Read this article from the Museum of London. The first line tells you why it is interesting; it also has a good title and structure created by the sub headings: https://www.museumoflondon.org.uk/discover/roman-rubbish-reveals-lost-londinium?_ga=2.238284096.1985627806.1493748025-1324111825.1491386556

Include photos

If you’re writing about an event, a collection object, your staff or volunteers then make sure you get some photos to include. In fact, a relatively easy way to ‘write’ a blog post is to choose 5 or more good photos that are related or on a relevant subject and write a short bit of text for each. The photographs structure and tell the outline of the story for you, so all you have to do is describe each photo and come up with an interesting title.

This blog from the Braintree District Museum includes a photograph that connects us to a wonderful story http://www.braintreemuseum.co.uk/the-journey-of-a-wedding-dress/

Share it on social media!

When you start blogging no one else will see what you write unless you share it somehow. It’s unlikely many people will be searching for what you write about and you won’t be listed highly in internet searches unless you pay for Google advertising. No one will know about your blog yet to subscribe to email updates. So the best way is to share your posts using social media. You could use your own personal social media account, but it’s better to share using the museum’s Twitter or Facebook account. So blogging isn’t a great option if you don’t intend to use social media for the museum.

It helps if you think a little bit about how someone will find your blog articles and what they’ll then do if they read one. Will they visit the rest of your website to find out about your wonderful collections, opening hours and how much it will cost to visit? You can link to other useful pages in your blog post to make it easy. People may also decide to follow your museum on Facebook or Twitter because they liked reading a blog post, meaning they’re more likely to see more of your social media and blog content.

It all works like an eco-system, where everything supports the other parts of the network and helps people to find out if they want to come to the museum.

SM_ecosystem

 

What can you tell us about how people find your museum and what persuades them to visit? We know it isn’t only social media, blogs and websites. Have you used digital and other methods together to tell people more about your museum? Let us know in the comments below.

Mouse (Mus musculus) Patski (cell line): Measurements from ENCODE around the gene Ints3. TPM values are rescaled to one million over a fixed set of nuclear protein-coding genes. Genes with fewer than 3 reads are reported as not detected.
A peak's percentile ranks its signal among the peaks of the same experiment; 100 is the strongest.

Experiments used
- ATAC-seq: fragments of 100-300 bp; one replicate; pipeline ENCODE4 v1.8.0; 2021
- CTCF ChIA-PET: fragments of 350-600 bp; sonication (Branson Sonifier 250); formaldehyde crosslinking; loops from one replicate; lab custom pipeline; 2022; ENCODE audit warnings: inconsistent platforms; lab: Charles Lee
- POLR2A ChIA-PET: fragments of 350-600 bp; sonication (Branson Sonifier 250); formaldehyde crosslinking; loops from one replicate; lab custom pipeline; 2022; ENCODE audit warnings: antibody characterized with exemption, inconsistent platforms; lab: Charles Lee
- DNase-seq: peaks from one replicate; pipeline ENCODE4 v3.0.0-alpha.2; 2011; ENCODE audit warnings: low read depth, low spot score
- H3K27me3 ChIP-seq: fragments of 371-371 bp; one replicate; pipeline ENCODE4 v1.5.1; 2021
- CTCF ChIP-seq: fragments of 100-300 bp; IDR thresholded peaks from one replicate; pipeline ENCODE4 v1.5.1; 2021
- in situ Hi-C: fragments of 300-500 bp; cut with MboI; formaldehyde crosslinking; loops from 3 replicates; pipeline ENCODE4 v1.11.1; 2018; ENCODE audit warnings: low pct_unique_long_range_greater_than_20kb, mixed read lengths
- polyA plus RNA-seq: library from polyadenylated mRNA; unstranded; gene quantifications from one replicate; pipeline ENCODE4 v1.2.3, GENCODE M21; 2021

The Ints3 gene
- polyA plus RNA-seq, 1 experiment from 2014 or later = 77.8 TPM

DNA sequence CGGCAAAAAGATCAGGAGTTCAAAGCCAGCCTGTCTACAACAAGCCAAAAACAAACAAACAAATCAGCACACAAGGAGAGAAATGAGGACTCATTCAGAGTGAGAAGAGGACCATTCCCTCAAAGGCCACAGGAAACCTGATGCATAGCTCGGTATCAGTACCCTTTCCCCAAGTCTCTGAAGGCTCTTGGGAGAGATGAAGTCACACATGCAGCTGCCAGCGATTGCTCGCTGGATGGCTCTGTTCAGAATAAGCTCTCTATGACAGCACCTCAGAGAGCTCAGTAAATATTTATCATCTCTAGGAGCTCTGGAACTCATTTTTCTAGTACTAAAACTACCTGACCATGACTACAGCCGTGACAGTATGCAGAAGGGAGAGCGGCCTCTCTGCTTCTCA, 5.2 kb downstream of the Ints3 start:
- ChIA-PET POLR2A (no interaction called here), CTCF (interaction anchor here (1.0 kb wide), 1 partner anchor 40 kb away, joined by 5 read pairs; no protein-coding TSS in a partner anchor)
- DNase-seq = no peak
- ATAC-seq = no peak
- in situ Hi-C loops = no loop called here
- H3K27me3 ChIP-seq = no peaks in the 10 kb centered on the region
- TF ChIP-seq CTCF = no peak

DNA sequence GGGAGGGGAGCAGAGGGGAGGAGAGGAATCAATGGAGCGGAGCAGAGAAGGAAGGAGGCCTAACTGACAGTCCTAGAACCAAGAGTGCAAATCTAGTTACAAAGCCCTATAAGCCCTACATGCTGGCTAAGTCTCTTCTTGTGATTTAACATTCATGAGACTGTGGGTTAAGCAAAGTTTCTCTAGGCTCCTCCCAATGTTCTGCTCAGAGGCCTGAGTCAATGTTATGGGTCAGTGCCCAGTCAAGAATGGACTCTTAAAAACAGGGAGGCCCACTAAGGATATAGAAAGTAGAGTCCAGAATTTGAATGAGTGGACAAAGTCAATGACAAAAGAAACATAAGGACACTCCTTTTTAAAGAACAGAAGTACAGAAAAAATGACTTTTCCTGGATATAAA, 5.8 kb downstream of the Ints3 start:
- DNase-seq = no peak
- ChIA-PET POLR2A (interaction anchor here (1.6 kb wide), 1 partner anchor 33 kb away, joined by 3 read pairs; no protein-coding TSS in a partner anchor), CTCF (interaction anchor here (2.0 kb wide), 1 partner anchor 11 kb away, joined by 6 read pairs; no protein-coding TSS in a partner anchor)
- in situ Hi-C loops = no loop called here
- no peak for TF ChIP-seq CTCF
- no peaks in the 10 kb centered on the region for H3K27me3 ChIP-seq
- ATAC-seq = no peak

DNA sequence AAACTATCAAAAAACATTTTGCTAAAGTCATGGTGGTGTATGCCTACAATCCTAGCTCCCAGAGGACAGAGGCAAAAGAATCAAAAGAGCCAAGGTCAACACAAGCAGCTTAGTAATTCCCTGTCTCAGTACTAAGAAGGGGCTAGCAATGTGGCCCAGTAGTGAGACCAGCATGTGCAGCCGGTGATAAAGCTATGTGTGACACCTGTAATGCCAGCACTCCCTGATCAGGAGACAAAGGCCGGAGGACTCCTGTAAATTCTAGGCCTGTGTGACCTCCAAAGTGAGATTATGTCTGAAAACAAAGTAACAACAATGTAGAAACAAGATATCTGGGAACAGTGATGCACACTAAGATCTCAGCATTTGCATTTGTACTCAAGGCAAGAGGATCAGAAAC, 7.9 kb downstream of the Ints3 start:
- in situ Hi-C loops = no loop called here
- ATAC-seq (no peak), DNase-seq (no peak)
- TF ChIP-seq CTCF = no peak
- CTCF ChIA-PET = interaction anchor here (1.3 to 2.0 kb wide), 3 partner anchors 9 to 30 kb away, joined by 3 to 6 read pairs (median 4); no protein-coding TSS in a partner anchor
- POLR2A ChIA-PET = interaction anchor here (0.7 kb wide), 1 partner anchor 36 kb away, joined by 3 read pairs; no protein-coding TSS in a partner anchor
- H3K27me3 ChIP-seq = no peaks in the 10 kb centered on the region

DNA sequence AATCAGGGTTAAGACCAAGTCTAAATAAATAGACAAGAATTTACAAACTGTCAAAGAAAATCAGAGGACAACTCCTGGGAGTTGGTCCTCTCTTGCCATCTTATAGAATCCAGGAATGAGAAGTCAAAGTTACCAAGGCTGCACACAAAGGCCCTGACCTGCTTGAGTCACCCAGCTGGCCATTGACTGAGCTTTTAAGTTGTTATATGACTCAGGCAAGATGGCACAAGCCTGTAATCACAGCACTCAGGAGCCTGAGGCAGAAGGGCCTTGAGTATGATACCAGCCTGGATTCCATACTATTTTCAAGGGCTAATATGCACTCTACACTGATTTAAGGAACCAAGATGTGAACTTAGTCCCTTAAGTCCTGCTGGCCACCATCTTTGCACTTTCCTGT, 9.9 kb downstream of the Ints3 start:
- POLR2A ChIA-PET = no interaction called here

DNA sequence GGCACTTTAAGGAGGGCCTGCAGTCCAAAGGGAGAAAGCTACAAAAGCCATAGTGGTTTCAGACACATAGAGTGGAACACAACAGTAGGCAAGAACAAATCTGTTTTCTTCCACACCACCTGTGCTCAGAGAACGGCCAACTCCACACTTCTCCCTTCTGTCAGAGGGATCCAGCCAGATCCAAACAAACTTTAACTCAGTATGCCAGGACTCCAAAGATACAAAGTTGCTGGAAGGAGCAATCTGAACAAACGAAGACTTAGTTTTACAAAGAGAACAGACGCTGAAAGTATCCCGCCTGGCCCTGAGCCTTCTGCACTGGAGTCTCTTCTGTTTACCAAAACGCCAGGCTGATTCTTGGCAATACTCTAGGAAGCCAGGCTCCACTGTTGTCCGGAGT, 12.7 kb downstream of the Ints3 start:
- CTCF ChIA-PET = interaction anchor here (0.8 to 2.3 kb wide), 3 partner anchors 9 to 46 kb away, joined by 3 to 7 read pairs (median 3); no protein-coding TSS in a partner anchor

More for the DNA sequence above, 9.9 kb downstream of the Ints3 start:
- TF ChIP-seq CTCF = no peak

Please do get in touch, I love saying hello:

On Twitter: @pinkyandnobrain

By Email: me@louisewinters.com

On LinkedIn: https://www.linkedin.com/in/louisewinters/

My website: http://louisewinters.com/

 

 

Terrific Tweeting for your Museum

The fourth in our social media series from Louise Winters:

Not everyone likes Twitter and something you hear people say about it is “I use Facebook and that makes sense, but I can’t get into Twitter.” So why worry about it for your museum?

The answer is that lots of people do use Twitter and the fact that it is different to Facebook is actually an advantage. Different social media platforms are better for different people and for saying slightly different things. So writing a Twitter post is not the same as writing a Facebook post.

Social Media explained with donuts

https://twitter.com/Dom_Aighton/status/850804949059547136

Get writing: What is normal on Twitter and what isn’t?

Twitter, like all other social media is much more informal than a press release, newspaper article or even sending an email to a mailing list.

The main unique point about Twitter is you have only 140 characters* to use to get your message across. It was originally designed around the SMS (mobile phone text message) character limit so users are required to post short and (hopefully!) highly informative messages.

Another difference in Twitter is that Facebook strongly encourages users to sign up using their real name and only allow people they know to follow them, but Twitter doesn’t require this. On Twitter most users have all their tweets publicly available and posting messages to people you don’t know, who may be using a pseudonym, is normal.